takes the player into an alien-infested New York City. The game adds a tactical options mode that allows for several ways to attack a heavily infested enemy location. The new Nanosuit 2.0 that the player uses offers more freedom in ability use. Multiple abilities can, for example, be used at the same time. To better accommodate a given play-style, weapons can be customized with silencers, laser sights, or even a sniping scope.
For rendering, Crytek's CryEngine 3 is used. It comes with reduced system requirements compared to the first Crysis
game. Since Crysis 2
is a multi-platform game with major development focus on the console, the graphics on launch day were only DirectX 9. DirectX 11 functionality was added later in a patch. We used the DX11 version and the high-res texture pack for our benchmarking.
Blizzard's Diablo 3
is the latest release in one of the most popular action RPG series of all time. You, the hero, will experience epic adventures on your journey to defeat Diablo, the master of Hell. Diablo 3
set the record for the fastest-selling PC game by selling over 3.5 million copies on the first day of its release. It was also the most pre-ordered game on Amazon.
Blizzard's DirectX 9 engine provides the player with an isometric view on the action. The game has been tuned to run well on most computer systems, which lets as many players as possible experience the game. We tested Diablo 3
running at the highest image-quality settings available.
Far Cry 3
In a nutshell, Far Cry 3
is everything gamers missed in Far Cry 2
(after Crytek was tossed out of the franchise by Ubisoft) and even Crysis 2
(in which Crytek swaps the tropical paradise setting for grim, apocalyptic New York).
Ubisoft got quite a few things right about the tropical paradise in Far Cry 3
. You play the survivor of a perfect island holiday gone wrong as you and a group of friends are captured by a group of local terrorists. The DirectX 11-optimized version of the Dunia Engine recreates jungles, beaches, and the ocean in stunning detail if your hardware can keep up.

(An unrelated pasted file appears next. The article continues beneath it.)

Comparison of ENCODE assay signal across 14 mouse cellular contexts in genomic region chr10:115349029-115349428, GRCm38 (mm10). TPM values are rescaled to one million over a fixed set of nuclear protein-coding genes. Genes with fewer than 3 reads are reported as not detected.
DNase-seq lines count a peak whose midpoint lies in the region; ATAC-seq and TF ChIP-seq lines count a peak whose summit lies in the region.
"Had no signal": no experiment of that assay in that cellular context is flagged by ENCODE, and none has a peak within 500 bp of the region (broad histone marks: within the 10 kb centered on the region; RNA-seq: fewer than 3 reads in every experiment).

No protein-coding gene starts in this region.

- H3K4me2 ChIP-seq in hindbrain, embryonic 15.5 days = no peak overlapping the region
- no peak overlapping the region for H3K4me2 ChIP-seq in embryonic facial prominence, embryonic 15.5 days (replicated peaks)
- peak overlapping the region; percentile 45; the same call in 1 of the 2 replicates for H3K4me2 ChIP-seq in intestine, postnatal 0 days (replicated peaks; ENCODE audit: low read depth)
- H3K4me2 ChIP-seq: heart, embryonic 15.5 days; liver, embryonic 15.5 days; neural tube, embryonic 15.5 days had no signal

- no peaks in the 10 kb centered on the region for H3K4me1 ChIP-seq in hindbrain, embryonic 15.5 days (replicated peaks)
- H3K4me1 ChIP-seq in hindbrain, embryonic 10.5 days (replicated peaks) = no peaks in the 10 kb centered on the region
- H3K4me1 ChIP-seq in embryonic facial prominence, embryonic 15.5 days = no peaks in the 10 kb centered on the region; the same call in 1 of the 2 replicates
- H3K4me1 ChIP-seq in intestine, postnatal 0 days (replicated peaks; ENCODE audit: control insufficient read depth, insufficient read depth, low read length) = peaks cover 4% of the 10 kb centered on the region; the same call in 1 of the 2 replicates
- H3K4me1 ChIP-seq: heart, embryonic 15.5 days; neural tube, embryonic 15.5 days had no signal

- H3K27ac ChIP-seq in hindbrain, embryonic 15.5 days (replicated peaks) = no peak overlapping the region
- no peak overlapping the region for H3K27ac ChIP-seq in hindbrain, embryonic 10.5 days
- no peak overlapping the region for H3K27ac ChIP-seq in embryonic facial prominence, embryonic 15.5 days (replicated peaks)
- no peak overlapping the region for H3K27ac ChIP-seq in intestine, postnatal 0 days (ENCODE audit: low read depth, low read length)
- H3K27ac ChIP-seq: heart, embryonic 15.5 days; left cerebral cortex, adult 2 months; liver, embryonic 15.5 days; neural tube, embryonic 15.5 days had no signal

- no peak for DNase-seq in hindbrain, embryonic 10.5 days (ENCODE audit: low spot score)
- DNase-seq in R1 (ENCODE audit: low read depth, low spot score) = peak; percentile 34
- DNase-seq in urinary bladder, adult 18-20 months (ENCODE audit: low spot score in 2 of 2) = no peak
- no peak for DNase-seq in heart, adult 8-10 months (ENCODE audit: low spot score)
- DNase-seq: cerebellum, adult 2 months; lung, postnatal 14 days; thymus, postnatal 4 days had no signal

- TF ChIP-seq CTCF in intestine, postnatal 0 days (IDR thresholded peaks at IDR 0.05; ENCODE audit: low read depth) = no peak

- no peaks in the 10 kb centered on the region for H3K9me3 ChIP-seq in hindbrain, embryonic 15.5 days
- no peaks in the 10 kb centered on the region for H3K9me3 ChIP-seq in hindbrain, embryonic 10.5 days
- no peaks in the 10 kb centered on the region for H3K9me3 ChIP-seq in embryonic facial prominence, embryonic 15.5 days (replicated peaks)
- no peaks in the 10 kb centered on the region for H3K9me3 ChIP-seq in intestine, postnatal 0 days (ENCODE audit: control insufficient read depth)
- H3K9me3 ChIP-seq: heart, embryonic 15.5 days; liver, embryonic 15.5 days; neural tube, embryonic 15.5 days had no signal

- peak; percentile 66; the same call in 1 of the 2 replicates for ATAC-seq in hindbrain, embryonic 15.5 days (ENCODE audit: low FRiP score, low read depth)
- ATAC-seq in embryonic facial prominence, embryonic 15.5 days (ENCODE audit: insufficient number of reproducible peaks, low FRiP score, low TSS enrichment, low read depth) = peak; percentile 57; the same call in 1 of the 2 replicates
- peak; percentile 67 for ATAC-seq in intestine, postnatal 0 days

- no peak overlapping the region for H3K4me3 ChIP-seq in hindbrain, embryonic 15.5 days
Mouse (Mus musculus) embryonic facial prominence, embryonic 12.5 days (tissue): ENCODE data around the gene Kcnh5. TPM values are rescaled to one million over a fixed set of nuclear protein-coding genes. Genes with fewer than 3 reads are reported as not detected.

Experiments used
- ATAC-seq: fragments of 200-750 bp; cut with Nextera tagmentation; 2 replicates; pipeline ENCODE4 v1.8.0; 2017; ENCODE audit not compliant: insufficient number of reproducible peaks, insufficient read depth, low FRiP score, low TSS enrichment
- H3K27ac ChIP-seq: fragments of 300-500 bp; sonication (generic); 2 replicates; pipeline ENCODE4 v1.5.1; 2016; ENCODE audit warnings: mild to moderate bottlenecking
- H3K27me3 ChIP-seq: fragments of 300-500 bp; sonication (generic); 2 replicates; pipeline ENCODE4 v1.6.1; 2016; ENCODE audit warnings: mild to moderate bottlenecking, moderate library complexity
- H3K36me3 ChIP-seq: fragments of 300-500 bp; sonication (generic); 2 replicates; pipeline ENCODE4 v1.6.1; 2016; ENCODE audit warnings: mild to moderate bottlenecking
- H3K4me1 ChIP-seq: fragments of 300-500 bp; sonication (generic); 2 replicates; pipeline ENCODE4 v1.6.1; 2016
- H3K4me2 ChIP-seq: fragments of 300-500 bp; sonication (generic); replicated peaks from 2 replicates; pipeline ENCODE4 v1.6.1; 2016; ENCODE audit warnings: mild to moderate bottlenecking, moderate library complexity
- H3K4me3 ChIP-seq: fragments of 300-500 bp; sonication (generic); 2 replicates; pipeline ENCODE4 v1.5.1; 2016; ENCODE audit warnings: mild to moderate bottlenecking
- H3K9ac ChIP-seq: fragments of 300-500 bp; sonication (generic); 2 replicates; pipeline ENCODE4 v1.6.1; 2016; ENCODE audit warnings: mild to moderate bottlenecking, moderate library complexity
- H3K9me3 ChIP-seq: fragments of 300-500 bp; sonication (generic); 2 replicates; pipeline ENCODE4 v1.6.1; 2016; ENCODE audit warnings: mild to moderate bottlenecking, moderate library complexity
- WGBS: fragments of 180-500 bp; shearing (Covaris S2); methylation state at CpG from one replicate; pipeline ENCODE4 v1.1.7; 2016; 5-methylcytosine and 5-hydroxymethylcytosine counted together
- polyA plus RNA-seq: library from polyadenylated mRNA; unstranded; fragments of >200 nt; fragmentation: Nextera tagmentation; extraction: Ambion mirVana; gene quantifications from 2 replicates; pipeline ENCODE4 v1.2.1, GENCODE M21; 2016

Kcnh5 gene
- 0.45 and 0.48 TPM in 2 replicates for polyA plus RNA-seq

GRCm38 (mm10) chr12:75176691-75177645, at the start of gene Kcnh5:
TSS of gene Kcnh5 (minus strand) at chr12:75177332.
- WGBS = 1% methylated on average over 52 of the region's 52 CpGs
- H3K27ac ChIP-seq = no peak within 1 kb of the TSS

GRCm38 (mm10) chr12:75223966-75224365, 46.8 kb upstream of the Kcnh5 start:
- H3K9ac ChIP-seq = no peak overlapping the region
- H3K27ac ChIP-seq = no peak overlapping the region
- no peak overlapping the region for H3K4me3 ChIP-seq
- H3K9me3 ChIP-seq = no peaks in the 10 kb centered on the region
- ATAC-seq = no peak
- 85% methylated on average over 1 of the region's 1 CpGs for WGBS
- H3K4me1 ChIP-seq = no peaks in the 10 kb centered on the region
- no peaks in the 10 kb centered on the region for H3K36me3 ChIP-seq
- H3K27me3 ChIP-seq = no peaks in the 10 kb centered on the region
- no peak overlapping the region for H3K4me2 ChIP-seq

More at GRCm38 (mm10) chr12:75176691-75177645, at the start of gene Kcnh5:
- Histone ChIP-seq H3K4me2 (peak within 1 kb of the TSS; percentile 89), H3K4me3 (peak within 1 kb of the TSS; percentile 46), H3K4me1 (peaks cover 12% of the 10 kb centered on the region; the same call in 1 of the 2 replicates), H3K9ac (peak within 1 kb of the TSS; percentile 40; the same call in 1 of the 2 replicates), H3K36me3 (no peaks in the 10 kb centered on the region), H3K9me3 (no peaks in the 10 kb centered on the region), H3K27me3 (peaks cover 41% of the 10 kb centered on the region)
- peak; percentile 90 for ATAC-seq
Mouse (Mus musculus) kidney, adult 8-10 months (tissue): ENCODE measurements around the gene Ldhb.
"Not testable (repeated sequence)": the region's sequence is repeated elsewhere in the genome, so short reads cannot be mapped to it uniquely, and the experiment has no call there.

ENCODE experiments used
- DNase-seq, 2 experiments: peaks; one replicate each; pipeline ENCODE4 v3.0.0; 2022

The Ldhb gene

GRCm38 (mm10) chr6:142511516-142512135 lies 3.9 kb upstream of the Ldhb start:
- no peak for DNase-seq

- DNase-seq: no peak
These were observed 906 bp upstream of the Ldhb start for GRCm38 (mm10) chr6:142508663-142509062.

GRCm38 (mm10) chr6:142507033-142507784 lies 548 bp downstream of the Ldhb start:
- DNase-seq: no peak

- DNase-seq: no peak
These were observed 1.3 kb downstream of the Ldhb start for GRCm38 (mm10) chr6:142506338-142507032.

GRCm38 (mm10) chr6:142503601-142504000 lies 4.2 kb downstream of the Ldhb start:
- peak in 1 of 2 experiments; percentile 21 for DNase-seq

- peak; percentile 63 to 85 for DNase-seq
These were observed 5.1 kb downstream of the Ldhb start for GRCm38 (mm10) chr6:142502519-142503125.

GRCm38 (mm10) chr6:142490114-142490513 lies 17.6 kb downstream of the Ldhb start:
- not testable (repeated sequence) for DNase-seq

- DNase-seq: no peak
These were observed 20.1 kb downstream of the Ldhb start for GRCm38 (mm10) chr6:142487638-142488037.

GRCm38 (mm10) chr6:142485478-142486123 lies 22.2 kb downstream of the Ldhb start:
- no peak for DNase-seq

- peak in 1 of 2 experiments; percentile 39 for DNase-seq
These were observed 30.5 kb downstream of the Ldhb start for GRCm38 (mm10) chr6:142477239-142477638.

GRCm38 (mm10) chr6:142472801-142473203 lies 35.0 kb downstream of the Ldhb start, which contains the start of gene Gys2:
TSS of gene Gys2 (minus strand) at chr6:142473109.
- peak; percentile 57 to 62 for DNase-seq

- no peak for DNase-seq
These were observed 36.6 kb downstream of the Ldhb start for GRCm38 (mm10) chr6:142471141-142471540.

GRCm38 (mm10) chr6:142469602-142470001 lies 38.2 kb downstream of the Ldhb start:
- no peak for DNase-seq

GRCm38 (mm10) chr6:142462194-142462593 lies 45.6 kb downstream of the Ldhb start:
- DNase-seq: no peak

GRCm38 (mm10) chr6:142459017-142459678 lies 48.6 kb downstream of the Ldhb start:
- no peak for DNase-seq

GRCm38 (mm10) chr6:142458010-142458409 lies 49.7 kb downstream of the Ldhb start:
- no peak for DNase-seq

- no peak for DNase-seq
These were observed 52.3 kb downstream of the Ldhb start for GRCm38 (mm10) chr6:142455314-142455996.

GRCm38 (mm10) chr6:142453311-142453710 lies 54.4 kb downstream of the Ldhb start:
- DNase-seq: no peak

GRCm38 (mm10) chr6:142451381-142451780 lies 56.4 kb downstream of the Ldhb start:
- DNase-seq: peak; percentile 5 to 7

is an official implementation of the Formula One 2012 circus with accurate teams, drivers, and cars. Two highlights of the game are its extensive realism options and its detailed weather effects. You pick a driver and get to race over several races - constantly improving your skill to impress the big teams for a contract with them, which would mean driving for the world championship with a faster car.
The game is based on an improved Ego 2.0 engine Codemasters uses with all of their recent racing titles, and it features the latest in DirectX 11 technology. We used the highest details setting available for our testing.
sees our stealthy, classy, and barcode-laced baldie Agent 47 swing back into action, only this time he's on the wrong side of the line with his former handlers.
The game uses a rehashed version of Square Enix's Glacier 2 engine that supports DirectX 11 and is able to render large crowds of people without much overhead.
Max Payne 3
Max is back! The long anticipated third release in the Max Payne
series is the first game developed by Rockstar, which took the title over from Remedy Entertainment. In this first-person shooter, using an over-the-shoulder camera view, you battle the bad guys using game-changing features like Bullet Time or Last Stand. The maps have scenic locations which take the player to places like New York, Sao Paulo, and Panama.
The Max Payne 3
game engine uses DirectX 11 with tessellation and very detailed textures. We tested the game with details set to the maximum possible.
is a first-person shooter that is set in a post-apocalyptic Moscow - inside the metro system as the name suggests. You will fight mutants or other humans who want to take away your shelter. The game has many gameplay elements similar to STALKER
; the engine also has similar features. This is because two STALKER
engine programmers left GSC Game World and started their own company to make Metro 2033